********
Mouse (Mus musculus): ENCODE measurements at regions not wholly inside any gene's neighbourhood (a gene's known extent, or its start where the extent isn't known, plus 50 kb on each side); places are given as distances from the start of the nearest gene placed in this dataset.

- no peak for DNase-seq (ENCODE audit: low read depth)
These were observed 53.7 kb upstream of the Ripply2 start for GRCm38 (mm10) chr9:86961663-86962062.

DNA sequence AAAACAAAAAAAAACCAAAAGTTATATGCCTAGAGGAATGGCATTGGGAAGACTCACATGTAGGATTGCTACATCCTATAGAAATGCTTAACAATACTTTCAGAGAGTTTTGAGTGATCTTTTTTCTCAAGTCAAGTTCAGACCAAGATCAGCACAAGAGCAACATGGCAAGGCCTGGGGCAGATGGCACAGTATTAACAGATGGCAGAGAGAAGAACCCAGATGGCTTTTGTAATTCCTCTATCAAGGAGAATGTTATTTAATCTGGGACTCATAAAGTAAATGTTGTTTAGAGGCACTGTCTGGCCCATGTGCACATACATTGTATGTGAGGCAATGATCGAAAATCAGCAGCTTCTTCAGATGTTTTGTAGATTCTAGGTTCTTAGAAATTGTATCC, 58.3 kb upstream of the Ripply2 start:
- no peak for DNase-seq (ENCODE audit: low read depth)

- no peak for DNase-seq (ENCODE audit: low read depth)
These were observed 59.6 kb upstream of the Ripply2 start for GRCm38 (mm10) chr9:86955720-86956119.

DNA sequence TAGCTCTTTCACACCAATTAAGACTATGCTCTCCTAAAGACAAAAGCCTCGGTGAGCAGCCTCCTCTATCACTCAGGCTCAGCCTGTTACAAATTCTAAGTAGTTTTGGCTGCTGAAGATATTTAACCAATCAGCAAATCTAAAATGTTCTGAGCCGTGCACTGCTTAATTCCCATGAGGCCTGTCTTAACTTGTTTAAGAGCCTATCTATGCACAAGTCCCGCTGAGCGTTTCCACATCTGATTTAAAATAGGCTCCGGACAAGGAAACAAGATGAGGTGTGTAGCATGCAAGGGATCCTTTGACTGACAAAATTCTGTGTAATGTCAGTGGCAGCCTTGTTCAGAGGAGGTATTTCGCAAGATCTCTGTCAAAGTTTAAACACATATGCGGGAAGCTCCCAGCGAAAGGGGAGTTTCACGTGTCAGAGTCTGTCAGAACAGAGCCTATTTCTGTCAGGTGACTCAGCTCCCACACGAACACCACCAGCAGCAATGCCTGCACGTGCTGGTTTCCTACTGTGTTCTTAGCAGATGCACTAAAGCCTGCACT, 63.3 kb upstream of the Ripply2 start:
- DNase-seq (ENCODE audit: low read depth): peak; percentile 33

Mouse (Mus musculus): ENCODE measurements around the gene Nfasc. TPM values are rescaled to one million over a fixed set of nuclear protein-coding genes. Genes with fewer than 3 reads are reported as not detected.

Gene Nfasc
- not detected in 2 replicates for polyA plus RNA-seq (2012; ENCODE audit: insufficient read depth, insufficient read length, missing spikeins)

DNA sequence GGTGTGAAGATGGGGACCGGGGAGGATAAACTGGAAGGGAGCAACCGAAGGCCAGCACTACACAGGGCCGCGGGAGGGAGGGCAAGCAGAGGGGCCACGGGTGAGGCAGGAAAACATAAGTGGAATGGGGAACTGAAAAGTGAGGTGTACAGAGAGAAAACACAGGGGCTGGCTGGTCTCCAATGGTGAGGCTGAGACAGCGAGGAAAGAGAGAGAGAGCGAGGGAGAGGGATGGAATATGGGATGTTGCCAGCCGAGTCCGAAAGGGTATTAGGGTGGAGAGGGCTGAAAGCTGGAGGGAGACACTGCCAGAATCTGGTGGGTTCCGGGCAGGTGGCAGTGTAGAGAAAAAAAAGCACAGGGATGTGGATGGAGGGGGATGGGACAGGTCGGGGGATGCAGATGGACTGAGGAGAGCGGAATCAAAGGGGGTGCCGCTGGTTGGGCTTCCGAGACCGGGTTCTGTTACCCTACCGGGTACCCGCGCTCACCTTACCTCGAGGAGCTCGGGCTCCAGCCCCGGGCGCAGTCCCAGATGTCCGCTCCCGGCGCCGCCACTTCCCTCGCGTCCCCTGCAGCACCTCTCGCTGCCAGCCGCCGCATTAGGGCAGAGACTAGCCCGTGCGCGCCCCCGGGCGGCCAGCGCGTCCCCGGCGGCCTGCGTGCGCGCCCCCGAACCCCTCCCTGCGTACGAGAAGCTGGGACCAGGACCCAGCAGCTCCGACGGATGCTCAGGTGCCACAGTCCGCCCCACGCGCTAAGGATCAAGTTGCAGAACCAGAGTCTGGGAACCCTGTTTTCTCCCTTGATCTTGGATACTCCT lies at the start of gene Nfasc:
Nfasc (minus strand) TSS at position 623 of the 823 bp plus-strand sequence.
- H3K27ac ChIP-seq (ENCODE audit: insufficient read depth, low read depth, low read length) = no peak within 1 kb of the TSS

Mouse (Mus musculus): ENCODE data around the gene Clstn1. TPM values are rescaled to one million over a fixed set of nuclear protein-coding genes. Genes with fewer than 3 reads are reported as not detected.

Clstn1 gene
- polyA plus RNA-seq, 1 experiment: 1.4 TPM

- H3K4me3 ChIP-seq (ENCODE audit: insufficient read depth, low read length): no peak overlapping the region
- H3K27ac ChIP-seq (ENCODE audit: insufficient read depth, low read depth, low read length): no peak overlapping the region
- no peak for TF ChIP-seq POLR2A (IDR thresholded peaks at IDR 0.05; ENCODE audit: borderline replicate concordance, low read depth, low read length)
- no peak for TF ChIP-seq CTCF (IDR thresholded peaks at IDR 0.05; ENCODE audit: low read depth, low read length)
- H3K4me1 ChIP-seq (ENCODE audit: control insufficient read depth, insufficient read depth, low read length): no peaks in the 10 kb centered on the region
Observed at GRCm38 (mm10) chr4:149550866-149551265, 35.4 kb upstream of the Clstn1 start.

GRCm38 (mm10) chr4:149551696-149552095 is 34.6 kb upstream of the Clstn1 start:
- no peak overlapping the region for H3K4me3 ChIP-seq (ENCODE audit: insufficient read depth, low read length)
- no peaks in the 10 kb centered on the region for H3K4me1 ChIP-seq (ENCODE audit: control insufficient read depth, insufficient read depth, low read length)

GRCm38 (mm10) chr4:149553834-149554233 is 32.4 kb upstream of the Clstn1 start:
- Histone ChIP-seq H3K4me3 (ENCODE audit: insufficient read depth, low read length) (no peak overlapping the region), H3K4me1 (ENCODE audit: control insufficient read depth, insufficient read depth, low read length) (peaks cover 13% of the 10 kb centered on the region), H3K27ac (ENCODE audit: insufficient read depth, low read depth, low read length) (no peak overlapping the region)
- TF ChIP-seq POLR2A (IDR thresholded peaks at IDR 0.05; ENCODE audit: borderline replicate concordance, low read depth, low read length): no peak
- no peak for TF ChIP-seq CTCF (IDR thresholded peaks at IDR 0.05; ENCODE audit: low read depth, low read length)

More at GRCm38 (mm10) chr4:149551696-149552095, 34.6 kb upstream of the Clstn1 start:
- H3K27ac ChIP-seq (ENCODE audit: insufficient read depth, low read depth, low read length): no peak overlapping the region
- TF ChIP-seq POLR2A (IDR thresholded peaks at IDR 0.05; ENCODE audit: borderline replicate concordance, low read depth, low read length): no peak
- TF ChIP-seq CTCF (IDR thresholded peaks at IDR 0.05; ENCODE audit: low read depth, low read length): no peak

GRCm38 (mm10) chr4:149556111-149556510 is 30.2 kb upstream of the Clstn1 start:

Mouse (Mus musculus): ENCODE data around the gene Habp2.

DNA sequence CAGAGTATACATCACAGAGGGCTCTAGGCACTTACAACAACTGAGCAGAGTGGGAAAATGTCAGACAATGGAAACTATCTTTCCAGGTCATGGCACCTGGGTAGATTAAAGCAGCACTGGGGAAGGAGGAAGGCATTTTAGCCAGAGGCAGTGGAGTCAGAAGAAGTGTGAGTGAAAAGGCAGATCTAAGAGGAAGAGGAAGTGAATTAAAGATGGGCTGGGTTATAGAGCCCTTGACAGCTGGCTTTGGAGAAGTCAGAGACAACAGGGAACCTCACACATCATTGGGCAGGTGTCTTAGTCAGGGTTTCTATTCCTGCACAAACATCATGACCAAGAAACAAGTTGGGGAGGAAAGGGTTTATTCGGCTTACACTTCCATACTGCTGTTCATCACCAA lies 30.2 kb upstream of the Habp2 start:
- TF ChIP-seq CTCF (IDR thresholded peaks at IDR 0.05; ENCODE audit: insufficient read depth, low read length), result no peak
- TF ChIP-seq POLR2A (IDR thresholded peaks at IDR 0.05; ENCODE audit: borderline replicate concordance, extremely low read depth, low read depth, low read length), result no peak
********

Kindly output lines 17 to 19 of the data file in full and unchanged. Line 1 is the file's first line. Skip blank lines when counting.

Clstn1 gene
- polyA plus RNA-seq, 1 experiment: 1.4 TPM

- H3K4me3 ChIP-seq (ENCODE audit: insufficient read depth, low read length): no peak overlapping the region